After Lakeville North rallied to force extra hockey, the 62:29 of overtime (the periods alternated between eight and 17 minutes, which is how one gets to six of them that quickly) was full of the usual twists and turns by all accounts. The feed I was watching from the Minnesota television station broadcasting the games cut out late in regulation, so I'm going to rely on an outside description of the marathon's conclusion.
Amy Petersen was credited with the game winning goal at 4:29 of the sixth overtime after Laura Bowman’s shot deflected off her and past Lakeville North goaltender Cassie Alexander.

“It hit me right in the chest,” Petersen said.
The goal was actually controversial - at least according to some fans of the losing side, who argue that Petersen gloved the puck in and believe the game should have been stopped and resumed Saturday morning after the video reviewers grew tired and departed for the evening.

From left to right: Lakeville North's Christi Vetter and Minnetonka's Bowman, Petersen and Hannah Ehresmann at the Minnesota state tournament banquet Wednesday night

Regardless, the goal stands, and I'm sure Petersen isn't about to give it back. Unbelievably, it represented the second year in a row that she scored in overtime of the state semifinals to eliminate Lakeville North (she took care of things a lot more expeditiously last season, at 6:21 of the first overtime).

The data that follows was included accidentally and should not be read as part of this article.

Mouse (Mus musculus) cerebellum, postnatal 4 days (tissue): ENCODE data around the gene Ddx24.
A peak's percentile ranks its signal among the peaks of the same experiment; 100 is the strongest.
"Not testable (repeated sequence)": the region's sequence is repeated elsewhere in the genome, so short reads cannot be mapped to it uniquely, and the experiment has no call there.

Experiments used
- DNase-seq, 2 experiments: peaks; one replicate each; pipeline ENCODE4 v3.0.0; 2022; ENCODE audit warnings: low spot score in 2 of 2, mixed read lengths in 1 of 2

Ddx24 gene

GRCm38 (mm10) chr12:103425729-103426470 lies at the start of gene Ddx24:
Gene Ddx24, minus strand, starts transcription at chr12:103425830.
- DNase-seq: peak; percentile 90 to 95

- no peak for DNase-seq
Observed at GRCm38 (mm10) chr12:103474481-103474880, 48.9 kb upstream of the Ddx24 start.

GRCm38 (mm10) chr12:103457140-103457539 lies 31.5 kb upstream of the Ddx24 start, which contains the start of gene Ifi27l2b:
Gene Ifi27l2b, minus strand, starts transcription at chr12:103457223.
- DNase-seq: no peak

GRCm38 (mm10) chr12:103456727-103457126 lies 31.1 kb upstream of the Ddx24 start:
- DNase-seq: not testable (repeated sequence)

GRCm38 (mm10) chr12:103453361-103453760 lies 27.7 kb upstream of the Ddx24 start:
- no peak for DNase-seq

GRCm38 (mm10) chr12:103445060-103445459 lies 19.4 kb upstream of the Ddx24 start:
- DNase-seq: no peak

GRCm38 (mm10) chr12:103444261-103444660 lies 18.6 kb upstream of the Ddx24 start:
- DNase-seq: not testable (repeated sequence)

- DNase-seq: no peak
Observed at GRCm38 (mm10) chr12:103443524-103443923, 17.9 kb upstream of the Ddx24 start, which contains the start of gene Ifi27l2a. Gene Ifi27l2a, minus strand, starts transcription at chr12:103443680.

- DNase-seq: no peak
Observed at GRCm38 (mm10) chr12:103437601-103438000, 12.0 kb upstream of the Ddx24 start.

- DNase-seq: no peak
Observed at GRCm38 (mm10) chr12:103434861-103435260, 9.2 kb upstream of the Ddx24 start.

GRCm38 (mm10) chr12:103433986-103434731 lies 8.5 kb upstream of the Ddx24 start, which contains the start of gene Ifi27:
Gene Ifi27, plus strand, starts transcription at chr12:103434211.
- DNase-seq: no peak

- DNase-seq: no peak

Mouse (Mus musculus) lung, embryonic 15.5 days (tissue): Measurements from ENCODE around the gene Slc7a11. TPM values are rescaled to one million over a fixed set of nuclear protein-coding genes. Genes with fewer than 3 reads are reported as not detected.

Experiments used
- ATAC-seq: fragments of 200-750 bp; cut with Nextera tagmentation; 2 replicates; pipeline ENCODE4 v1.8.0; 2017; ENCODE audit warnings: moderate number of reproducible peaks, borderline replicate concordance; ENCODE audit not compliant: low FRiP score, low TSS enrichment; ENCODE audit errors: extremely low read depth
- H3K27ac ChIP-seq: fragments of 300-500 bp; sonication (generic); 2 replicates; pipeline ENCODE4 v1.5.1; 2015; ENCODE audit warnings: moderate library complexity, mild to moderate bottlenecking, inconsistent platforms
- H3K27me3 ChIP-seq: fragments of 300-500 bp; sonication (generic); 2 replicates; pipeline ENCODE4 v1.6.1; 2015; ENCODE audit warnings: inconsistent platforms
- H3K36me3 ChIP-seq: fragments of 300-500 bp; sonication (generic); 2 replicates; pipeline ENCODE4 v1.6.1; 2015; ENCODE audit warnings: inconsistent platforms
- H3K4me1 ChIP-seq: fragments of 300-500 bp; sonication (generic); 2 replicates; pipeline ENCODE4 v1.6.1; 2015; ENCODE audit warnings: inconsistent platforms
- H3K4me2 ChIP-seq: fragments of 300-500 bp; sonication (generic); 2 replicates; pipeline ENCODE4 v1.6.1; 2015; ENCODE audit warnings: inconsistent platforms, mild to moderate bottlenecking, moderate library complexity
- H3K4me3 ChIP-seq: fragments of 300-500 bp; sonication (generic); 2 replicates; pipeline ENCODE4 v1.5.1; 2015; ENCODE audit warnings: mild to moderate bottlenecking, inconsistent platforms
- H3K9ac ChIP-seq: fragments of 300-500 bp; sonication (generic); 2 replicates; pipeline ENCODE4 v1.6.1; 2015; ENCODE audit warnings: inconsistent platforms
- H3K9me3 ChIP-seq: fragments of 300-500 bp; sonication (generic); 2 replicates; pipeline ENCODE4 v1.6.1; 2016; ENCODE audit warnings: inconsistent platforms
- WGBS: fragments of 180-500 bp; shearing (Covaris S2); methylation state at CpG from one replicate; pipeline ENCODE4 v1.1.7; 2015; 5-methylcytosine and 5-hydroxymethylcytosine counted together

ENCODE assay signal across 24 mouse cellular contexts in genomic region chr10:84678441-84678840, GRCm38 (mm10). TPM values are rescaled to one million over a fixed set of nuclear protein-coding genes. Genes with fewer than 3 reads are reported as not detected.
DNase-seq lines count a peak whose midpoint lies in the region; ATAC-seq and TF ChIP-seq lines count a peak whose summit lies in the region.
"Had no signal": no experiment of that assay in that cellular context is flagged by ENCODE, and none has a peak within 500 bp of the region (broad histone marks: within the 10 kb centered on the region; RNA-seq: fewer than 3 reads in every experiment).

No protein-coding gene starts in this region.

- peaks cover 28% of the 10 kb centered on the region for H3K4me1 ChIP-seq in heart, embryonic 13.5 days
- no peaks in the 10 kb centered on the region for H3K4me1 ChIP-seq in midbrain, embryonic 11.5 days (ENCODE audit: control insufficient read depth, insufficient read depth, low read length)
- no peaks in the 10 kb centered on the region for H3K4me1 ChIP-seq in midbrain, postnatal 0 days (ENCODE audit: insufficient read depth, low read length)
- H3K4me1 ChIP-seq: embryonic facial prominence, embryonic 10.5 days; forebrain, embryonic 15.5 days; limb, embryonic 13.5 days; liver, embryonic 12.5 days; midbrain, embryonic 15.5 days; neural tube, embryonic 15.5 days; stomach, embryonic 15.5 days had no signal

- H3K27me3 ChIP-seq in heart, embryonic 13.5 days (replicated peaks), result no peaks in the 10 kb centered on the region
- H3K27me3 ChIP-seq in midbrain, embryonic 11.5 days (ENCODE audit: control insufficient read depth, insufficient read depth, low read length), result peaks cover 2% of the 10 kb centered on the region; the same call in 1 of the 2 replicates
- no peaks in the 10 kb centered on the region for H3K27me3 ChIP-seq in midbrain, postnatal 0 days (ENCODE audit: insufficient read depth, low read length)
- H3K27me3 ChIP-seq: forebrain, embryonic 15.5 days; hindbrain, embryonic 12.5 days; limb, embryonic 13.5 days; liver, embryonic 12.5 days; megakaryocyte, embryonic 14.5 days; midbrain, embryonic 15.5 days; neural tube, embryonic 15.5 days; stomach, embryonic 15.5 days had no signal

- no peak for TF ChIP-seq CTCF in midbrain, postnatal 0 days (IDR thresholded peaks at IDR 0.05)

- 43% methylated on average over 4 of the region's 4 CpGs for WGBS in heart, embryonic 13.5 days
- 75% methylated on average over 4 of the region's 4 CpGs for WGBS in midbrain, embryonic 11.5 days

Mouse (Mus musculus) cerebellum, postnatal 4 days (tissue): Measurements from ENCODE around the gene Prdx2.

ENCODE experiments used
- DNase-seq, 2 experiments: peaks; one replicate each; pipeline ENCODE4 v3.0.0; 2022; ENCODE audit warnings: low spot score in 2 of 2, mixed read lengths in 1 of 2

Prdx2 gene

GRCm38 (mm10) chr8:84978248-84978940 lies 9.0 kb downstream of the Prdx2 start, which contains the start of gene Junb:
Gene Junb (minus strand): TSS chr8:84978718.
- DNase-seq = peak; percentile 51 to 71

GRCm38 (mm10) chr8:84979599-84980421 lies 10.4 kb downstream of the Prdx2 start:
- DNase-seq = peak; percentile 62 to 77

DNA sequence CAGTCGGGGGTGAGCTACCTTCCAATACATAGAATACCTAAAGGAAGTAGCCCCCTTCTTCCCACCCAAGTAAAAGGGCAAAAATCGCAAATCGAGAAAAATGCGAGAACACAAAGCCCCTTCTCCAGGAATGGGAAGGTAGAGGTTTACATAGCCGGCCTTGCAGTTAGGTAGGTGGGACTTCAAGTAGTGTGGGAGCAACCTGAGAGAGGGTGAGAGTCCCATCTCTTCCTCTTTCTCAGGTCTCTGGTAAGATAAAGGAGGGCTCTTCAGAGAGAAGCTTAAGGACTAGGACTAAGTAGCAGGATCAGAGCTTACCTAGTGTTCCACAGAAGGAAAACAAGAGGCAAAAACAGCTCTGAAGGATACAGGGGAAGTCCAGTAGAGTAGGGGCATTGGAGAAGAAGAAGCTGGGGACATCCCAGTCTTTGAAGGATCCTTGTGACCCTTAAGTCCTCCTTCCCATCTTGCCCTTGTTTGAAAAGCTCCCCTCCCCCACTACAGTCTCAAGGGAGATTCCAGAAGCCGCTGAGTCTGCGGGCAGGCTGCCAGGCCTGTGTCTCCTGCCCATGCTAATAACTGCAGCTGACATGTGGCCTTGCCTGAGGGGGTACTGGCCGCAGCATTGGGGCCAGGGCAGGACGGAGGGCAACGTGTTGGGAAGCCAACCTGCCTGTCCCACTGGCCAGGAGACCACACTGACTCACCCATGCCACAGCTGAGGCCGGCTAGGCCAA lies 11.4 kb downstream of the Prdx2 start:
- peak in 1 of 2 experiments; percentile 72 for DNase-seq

In Minnetonka's 4-0 quarterfinal win over heavy underdog Irondale on Thursday, Petersen had a goal and two assists. On the first assist, to help open the game's scoring, she sped down left wing, stopped cold in the circle, then demonstrated tremendous patience and vision in waiting for the backcheckers to overpursue before tossing the puck across to late-arriving Behounek, who scored from high in the right circle. The second involved her feeding a streaking Bowman, who split the defense before having her backhand try foiled. Draayer was there to clean up the rebound, however (Bowman, obviously, earned an assist on the play as well). Petersen later proved that she could shoot too, with a power play snipe from the left circle after walking in from the wall to cap the game's scoring.

Petersen finished the tournament with seven points on three goals and four assists, while Bowman scored once and added three assists.

The Skippers won the right to compete at the state tournament by sweeping through the Section 6AA tournament, which notably included a 3-2 comeback win over Benilde-St. Margaret's in the final. Tonka was down 2-0 into the last seven minutes of the game until goals from Behounek, Petersen and Bowman generated a startling turn of the contest's result. The two schools had battled for the top slot in the state polls all season long, so in winning their section, the Skippers also took care of a key statewide contender.